Utopia unmasked: In Kigali
You probably don’t know much about Rwanda. Gorillas. Genocide. Don Cheadle. Maybe you’ve heard of Paul Kagame, the president. Maybe you’ve come across the phrase “Africa’s Singapore”, although what exactly that looks like, or what it means, is a mystery.
You need to know more about Rwanda.
In the grand scheme of African development, Rwanda is an experiment, a trial run, a test case for a new type of society. And the experiment is about to be repeated in a country near you.
Rwanda is your future, whether you like it or not.
At least, that’s the plan. In Africa’s air-conditioned corridors of power – in the boardrooms of its banks, in closed-door Cabinet meetings, in donor discussions and interminable governance conferences – it is repeated like a mantra: “The Rwanda model. The Rwanda model. The Rwanda model.”
After decades of searching, Africa’s leaders think that they have found a homegrown, Afrocentric development plan that works, and they are vigorously spreading the doctrine.
The praise-singing cuts across sectors and geography. Here’s Benedict Oramah, president of the African Export-Import Bank, shortly before handing Rwanda half a billion dollars in development financing: “This is a country that was all but written off some two decades ago. But just like the phoenix that died and arose from its ashes, it emerges to become the shiniest star on the continent. The shiniest in terms of governance, in terms of the can-do spirit, doing those things that nobody ever thought was possible.”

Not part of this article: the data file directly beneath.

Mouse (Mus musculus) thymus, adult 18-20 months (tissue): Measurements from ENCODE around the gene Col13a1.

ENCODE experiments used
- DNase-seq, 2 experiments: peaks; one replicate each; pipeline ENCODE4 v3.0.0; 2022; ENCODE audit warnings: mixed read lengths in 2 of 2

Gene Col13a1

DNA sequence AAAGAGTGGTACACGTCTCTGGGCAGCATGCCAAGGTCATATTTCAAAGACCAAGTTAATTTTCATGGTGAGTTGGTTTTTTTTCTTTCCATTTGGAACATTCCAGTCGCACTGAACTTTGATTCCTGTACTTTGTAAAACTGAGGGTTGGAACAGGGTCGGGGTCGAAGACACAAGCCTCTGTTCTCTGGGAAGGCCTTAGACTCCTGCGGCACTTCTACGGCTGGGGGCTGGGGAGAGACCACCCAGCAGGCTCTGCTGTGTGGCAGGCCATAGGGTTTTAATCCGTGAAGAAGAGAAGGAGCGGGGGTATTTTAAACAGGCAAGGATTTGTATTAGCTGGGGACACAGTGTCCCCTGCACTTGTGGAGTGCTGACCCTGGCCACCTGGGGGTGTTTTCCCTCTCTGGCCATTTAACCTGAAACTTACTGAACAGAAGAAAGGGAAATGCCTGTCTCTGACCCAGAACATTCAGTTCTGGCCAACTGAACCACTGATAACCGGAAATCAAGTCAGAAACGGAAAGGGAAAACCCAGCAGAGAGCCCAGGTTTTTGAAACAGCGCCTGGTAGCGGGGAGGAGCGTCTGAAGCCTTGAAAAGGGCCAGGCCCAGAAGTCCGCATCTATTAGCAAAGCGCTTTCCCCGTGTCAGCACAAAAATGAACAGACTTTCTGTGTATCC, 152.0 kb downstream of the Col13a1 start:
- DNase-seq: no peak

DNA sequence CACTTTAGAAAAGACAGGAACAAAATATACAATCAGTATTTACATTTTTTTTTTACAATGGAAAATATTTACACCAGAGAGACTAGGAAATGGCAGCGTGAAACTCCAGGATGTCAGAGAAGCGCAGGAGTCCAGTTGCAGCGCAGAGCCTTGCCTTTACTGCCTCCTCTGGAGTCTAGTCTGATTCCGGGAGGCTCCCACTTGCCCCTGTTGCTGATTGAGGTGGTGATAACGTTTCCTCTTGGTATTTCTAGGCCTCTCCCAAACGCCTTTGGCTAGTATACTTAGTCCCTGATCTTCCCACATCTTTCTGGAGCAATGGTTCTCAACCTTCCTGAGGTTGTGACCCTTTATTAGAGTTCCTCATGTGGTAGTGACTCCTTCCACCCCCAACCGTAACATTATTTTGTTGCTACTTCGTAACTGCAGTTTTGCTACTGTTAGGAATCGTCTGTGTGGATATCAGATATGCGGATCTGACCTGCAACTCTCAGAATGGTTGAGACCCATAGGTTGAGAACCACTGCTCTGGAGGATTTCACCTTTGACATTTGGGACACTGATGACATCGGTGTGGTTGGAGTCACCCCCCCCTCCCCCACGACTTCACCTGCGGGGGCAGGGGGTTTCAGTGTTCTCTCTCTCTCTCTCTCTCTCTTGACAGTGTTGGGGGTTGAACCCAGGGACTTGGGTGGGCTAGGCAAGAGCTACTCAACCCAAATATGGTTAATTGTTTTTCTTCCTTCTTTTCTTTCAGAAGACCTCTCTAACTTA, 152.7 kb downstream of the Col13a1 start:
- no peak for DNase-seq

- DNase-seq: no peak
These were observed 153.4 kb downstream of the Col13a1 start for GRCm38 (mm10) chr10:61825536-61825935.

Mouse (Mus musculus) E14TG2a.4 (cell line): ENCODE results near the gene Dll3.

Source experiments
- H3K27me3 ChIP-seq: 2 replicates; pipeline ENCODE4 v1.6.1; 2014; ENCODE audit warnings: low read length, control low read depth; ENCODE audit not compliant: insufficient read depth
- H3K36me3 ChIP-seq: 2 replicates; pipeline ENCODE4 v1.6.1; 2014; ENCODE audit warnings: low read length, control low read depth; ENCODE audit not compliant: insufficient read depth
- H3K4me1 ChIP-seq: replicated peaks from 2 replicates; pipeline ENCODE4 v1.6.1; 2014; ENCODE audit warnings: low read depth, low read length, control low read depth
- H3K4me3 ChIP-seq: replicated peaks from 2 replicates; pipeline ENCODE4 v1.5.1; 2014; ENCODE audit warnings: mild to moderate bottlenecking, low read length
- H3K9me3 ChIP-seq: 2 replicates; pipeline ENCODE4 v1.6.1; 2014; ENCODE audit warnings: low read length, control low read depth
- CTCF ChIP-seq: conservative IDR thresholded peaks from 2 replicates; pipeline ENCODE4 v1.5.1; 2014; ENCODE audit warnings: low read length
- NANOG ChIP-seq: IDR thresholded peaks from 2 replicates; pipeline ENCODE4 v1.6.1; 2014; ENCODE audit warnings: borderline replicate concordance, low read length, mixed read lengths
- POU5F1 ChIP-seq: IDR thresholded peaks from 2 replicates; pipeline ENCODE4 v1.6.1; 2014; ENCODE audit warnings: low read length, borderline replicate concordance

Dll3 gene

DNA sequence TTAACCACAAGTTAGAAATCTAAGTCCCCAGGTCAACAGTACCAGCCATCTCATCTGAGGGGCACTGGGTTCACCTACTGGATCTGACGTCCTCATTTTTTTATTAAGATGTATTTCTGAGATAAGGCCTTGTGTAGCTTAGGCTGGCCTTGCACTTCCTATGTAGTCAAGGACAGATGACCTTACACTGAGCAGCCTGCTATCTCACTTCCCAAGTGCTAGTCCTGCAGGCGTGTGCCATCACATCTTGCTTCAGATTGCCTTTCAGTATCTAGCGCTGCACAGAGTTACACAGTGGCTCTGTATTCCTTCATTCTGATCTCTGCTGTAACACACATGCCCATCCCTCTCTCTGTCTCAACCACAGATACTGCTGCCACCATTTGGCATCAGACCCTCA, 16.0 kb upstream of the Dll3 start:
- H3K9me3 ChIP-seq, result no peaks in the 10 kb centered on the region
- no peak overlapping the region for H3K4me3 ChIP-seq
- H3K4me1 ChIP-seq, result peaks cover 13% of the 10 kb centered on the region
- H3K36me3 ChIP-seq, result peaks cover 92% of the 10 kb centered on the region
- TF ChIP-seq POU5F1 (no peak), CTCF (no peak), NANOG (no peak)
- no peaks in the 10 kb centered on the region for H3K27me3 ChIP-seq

The 1994 genocide is observed at a Meeting of Remembering (bottom right), but critics say the tragedy is used by the ruling elite to quell criticism. (Phil Moore/AFP)
Here’s the Africa boss at the World Health Organisation (WHO), Dr Matshidiso Moeti, explaining why she chose Kigali for this year’s first ever Africa Health Forum. “I want to recognise [Rwanda’s] remarkable leadership – its creativity, tenacity and resolve – which have delivered significant progress in advancing health and development for the benefit of all your people. Your achievements in such a short space of time are truly remarkable.”